One of the best of the plays on the popular Prodigal Son theme is Acolastus (1529) by Ghapheus, a Dutchman, educated at Louvain and Cologne, and twice imprisoned by the Inquisition. It is in the Brylinger collection, and there were over thirty editions before 1584. It was recently well translated into English by W. E. D. Atkinson (London, Ontario, 1964). It is mentioned here particularly because it shows that Continental plays were well known in England and because it was immensely influential there. It was published in England (text and translation) by the well known English educator John Palsgrave (1485- 1554), one of Henry VIII's tutors. He used it to show and inculcate the "construe" method of teaching translation, which continued for centuries, in which the literal translation for each phrase and sentence is given first and then a more finished idiomatic version and often a lively third version follow.
The four playwrights I have chosen were all Continental writers, but other plays by them had been acted at Oxford/Cambridge (see Boas' list). Brylinger's sympathies were clearly with Luther (1483-1546), as is illustrated by Pammachius, one of the plays in this collection, which was put on at Christ's College, Cambridge, and dedicated to Archbishop Cranmer. It is violently "anti-papist" and caused a university investigation, which brought the masters and presidents of the college with the doctors of the university "to assist in the tryall of the truth." The details of this investigation and its arguments were recently printed in English in the REED volume on Cambridge; Alan Nelson kindly gave his permission for the inclusion of his version of the investigation at the end of this translation.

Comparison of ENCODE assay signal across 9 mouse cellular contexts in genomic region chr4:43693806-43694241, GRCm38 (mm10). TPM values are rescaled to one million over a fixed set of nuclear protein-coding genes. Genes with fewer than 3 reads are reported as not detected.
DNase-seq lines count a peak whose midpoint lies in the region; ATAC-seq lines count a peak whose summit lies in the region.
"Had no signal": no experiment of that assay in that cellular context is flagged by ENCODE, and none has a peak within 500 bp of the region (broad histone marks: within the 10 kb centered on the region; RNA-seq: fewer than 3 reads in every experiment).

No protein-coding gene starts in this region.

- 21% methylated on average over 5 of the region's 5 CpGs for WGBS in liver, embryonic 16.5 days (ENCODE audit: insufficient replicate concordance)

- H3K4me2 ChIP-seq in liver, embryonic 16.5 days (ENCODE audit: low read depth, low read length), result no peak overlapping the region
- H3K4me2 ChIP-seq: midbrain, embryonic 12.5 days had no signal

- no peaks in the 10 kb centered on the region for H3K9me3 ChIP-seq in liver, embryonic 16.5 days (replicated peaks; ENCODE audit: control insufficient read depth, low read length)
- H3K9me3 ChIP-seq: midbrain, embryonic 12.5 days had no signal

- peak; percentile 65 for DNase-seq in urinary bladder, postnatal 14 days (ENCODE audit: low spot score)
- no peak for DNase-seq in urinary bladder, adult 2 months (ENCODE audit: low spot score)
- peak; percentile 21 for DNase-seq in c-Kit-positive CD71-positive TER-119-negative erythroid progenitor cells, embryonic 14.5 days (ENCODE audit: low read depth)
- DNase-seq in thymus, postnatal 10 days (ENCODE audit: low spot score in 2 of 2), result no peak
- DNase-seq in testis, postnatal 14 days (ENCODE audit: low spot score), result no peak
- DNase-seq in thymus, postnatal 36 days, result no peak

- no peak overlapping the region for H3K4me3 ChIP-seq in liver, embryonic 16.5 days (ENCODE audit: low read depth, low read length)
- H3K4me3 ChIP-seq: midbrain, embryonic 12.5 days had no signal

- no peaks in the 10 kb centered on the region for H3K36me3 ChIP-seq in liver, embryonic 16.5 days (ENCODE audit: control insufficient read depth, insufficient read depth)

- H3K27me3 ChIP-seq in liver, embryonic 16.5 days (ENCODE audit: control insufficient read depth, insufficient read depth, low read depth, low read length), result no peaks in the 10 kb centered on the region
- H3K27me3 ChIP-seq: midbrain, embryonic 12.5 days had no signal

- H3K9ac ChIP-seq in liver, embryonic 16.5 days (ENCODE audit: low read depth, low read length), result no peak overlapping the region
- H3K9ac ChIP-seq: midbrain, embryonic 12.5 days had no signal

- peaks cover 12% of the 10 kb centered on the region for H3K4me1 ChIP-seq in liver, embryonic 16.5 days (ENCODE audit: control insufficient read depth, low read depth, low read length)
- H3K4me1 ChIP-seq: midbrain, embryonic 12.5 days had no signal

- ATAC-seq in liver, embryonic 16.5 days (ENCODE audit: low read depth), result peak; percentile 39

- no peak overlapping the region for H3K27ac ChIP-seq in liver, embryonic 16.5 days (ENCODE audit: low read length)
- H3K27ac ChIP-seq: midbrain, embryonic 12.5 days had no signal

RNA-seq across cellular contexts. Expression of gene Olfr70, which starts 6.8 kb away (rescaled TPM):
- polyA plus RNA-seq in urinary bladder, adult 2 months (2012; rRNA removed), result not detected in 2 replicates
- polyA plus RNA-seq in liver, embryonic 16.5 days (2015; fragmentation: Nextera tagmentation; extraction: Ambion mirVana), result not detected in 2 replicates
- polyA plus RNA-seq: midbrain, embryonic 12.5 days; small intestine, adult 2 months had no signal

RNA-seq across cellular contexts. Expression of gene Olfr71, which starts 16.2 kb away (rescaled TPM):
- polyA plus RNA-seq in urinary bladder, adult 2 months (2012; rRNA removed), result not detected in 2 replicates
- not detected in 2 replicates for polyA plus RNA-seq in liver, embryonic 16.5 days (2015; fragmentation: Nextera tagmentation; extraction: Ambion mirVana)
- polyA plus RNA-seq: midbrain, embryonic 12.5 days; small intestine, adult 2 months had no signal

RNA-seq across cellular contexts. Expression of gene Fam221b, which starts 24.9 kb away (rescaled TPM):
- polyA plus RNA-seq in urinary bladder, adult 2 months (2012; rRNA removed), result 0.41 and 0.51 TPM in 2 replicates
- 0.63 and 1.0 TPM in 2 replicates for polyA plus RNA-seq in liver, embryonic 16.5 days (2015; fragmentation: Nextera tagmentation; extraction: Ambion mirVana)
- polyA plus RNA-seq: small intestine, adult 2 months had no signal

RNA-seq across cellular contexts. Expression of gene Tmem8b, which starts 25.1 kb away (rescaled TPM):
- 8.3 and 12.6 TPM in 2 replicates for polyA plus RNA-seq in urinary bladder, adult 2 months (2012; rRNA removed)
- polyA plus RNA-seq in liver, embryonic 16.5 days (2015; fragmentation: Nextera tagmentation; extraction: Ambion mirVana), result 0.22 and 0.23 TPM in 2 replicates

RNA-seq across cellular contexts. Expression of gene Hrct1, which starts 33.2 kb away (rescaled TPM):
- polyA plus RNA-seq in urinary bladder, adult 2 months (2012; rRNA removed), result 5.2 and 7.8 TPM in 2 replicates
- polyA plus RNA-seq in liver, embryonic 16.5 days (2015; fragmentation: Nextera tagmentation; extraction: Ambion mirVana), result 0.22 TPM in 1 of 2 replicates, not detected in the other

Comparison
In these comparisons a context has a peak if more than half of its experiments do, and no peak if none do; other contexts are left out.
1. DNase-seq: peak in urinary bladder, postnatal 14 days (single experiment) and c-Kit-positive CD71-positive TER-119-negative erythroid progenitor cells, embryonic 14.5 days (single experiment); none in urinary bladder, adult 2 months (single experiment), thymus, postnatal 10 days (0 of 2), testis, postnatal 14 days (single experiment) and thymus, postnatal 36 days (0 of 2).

When I gave my graduate course I discovered that most of the texts of the Renaissance Latin plays are not now easily available, though many of the plays printed in the sixteenth century are still extant. Even if the Latin texts were available, many of today's readers have not been trained in Latin and could not read them easily. It seemed evident that a useful contribution to the subject would be translation into English of typical plays to give the scholars and the general public the flavour of the Renaissance Latin drama. The titles and subject matter of those I have chosen: